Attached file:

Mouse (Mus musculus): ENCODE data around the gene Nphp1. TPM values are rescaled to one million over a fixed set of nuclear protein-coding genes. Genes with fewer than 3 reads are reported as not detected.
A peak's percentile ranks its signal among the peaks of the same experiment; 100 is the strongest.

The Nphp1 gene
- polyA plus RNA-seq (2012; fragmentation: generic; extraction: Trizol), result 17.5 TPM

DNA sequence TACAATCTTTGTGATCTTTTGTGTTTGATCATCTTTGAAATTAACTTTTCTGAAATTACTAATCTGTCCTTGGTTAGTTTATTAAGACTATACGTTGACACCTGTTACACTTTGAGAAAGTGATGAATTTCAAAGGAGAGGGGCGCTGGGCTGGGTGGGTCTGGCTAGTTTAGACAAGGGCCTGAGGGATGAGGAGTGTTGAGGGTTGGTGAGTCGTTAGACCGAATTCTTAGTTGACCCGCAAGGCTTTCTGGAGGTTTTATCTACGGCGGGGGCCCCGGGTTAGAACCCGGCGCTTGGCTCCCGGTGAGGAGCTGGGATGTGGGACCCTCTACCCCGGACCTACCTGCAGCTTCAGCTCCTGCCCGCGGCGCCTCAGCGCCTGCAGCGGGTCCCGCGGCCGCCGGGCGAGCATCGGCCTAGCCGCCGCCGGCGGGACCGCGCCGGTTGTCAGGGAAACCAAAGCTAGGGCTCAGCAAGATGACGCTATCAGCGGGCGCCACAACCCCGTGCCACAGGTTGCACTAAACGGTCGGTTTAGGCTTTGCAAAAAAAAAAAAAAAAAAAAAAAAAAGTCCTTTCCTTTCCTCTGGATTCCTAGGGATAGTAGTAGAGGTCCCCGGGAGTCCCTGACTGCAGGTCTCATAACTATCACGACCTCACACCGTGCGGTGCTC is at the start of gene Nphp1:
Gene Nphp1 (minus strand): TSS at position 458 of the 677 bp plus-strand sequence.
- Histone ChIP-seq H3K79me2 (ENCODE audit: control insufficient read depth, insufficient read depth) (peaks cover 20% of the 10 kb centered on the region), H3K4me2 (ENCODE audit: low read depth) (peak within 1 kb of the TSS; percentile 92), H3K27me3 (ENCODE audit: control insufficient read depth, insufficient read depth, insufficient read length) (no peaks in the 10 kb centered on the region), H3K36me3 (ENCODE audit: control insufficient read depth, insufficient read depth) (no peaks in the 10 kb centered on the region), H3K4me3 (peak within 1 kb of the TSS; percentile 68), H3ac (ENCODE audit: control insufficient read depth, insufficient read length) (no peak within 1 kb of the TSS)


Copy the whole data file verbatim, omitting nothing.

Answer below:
Mouse (Mus musculus): ENCODE data around the gene Nphp1. TPM values are rescaled to one million over a fixed set of nuclear protein-coding genes. Genes with fewer than 3 reads are reported as not detected.
A peak's percentile ranks its signal among the peaks of the same experiment; 100 is the strongest.

The Nphp1 gene
- polyA plus RNA-seq (2012; fragmentation: generic; extraction: Trizol), result 17.5 TPM

DNA sequence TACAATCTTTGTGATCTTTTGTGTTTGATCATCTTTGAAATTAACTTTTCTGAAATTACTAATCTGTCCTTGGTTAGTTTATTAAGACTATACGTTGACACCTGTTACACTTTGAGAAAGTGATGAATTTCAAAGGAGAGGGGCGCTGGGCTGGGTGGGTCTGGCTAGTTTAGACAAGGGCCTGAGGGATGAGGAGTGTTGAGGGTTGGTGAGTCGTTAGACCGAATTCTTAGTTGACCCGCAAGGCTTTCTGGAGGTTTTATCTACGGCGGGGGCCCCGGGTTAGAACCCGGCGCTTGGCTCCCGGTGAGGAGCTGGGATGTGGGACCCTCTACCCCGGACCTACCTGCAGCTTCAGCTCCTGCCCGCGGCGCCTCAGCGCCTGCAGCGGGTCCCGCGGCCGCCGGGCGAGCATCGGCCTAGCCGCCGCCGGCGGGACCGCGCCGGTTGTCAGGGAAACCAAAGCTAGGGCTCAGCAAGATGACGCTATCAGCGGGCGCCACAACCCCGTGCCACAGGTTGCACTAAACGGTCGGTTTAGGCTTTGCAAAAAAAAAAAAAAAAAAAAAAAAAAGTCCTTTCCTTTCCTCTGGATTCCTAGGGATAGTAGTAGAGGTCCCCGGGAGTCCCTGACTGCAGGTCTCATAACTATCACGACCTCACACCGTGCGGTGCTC is at the start of gene Nphp1:
Gene Nphp1 (minus strand): TSS at position 458 of the 677 bp plus-strand sequence.
- Histone ChIP-seq H3K79me2 (ENCODE audit: control insufficient read depth, insufficient read depth) (peaks cover 20% of the 10 kb centered on the region), H3K4me2 (ENCODE audit: low read depth) (peak within 1 kb of the TSS; percentile 92), H3K27me3 (ENCODE audit: control insufficient read depth, insufficient read depth, insufficient read length) (no peaks in the 10 kb centered on the region), H3K36me3 (ENCODE audit: control insufficient read depth, insufficient read depth) (no peaks in the 10 kb centered on the region), H3K4me3 (peak within 1 kb of the TSS; percentile 68), H3ac (ENCODE audit: control insufficient read depth, insufficient read length) (no peak within 1 kb of the TSS)